• Katherine Norley, ResM, Art History

Country House Visiting in the Long Eighteenth-Century

For my ResM thesis in Art History, I am investigating country house visiting during the long eighteenth century (1660-1830) with a specific focus on the themes power culture and display. To investigate this, I shall be focussing on the counties Devon and Cornwall with a specific focus primarily on Saltram House with reference to other properties within the two counties to compare and contrast my research findings. Under these themes, questions of the country houses purpose, how the house itself influenced culture, how it became a tool used for representation and self-fashioning of status within Devon and Cornwall shall be examined. Those who visited these country houses shall also be investigated in connection to these themes to demonstrate the country house as social and political statement. Further to this, social and political ideologies of the period shall be investigated with reference to the country house as an embodiment of political power with a political and social agenda used as a tool for elevation in terms of status within society.

I shall be researching this topic to bring new knowledge into this scholarship due to having no previous study conducted on the counties Devon and Cornwall. Primary sources on both counties suggest that there is a difference compared to other properties researched within England which were visited regularly by a more varied public. The reasons behind this difference shall be argued by comparing research by leading scholars within the field who have focussed on properties which were open regularly to the public. Unlike previous scholarship, I shall be combining both the architecture of the country house with the taste in art collecting displayed within the interior of the house to strengthen my argument that the country house served as a symbol of political power. To further strengthen this, how the country house was received by those who visited and its influence shall also be argued.

  • Nicola Wakeman, ResM, Art History

The Urban Metropolis and its Inhabitants: as depicted by The Ashcan School and The Camden Town Group

To enhance the understanding of the way Parisian influences have disseminated so differently across the channel and the Atlantic, my research investigates how Baudelaire’s call for the depiction of modern life was translated in the paintings of two artists’ groups, the Camden Town Group and the Ashcan School. I assess and analyse their similarities and differences, conceiving original perspectives, interpretations and conclusions on their disparities. The influence of the Parisian cultural landscape has been looked at previously but my thesis will focus on how this relates to the urban environment of the two biggest cities in the Western world, London and New York, during the first decades of the twentieth century. My research concentrates on the question of whether the prevailing social milieu and environment of these two cities created an atmosphere that shaped these disparities. Furthermore, I shall ask if the previous dominant categories of art had an impact on their representations; landscape for America and genre painting for Britain.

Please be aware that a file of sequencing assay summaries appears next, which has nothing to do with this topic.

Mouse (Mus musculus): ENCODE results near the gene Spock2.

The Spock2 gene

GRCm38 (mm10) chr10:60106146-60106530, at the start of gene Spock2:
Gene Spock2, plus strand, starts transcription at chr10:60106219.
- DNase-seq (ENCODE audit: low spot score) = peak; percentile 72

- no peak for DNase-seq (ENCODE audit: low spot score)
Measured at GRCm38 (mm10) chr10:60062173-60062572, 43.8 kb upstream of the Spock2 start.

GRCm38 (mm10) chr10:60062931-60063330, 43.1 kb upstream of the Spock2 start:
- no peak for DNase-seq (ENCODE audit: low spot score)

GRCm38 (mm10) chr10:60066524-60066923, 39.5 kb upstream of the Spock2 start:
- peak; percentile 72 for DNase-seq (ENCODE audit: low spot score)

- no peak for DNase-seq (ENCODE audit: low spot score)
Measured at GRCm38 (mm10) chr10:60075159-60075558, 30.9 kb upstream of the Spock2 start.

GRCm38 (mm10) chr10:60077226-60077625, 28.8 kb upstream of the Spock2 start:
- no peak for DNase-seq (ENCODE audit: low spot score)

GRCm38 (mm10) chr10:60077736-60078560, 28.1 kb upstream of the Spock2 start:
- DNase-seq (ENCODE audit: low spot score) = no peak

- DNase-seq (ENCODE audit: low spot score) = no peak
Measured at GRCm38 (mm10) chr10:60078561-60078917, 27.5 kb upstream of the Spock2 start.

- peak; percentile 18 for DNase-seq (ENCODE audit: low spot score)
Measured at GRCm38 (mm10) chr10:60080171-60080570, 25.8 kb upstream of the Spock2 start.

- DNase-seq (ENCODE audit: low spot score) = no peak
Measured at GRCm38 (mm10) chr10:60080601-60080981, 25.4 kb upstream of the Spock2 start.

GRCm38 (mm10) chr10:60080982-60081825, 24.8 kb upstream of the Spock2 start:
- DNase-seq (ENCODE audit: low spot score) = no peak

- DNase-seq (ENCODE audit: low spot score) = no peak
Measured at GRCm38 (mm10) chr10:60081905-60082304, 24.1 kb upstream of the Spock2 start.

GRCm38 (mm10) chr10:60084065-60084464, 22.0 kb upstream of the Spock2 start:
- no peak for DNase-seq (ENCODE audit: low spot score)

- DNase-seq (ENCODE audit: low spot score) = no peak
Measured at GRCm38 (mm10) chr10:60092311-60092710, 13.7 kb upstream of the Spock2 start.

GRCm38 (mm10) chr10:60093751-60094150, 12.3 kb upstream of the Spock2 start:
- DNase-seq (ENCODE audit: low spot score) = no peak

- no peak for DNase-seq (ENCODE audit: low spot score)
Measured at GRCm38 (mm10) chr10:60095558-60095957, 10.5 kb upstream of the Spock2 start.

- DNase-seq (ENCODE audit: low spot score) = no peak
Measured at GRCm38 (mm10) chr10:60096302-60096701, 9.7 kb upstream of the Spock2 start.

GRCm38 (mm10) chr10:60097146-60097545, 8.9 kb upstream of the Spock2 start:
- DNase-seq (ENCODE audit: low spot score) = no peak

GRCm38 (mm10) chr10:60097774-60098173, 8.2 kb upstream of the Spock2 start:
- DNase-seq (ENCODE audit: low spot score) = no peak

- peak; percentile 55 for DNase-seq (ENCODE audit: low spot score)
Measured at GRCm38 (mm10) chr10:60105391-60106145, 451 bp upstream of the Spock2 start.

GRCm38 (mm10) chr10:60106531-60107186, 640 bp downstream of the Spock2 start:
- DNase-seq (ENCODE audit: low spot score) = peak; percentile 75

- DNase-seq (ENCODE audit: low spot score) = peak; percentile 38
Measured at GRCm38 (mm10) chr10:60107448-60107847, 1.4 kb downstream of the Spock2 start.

• Alex Rowe, PhD, Tourism and Hospitality

The 'Poldark Effect': Socio-cultural Impact of Media Tourism on Heritage and Identities in Cornwall

I am interested in the triangular links between heritage, tourism and identity and the influence of media products upon this relationship. My PhD research builds upon my MRes thesis which explored specific cases of Cornish heritage sites utilising the popularity of the Poldark novels and television adaptations for touristic purposes. My research will pay particular attention to the role media-driven tourism plays in the commodification of Cornish mining heritage sites and heritage interpretation that may be deemed as a sanitisation of Cornwall’s history and identity.

  • Sally Sutton, PhD, Architecture

Rivers as Rebels

My thesis investigates the relationship between architecture and the role of the river. It aims to demonstrate the interdependence between the built and natural environment and how this dynamic is transformed by prevailing economic, political and social forces. A case-study will examine the degree to which urban demands are now uniquely changing the patterns of river use. It investigates the ways in which diverse riverine architecture and lifestyles are opening up new urban and social opportunities, often in response to onshore elitist developments. The study focuses on the lifestyles of specific floating riverine communities to establish to what extent they are contributing to and influencing the contemporary narrative of the river.

  • Jane Webb, Tourism

My thesis investigates the relationship between the emotional and subjective well-being provided by guided walks and the importance of the visitor experience. I provide a purposeful and interpreted route that engages with the visitor and allows them to actively share their emotions pre, during and after the walk. What happens to visitors during the guided walk? And what experiences are the visitors feeling during the walk? What expectations do they have? These are all qualities that need to be explored to ensure the visitor experiences the perfect guided walk. There are two strands of inquiry that are attached to the research methodology and aim to involve analysis of visitor’s emotions and reflections from tour guides to help with the development and adaption of the future in guided walking. Analysis of the visitor’s feelings, when they arrive at each point of interest on a walk and stages of their emotions throughout are all important steps that can determine how their guided walk experience can be improved? Attention is also drawn to the practices and values that emerge from respondents using both strands as tools to understand the process of a visitor’s emotions and well-being after the guided walk. The use of Interpretive Phenomenology Analysis transcribes the interviews and drafts them into themes that can then collaborate with the facilitation of successful implementation in the aid of re-designing future walks.

  • Ian Hubbard

  • Coral Manton

  • Zoe Roberts, PhD, Tourism and Hospitality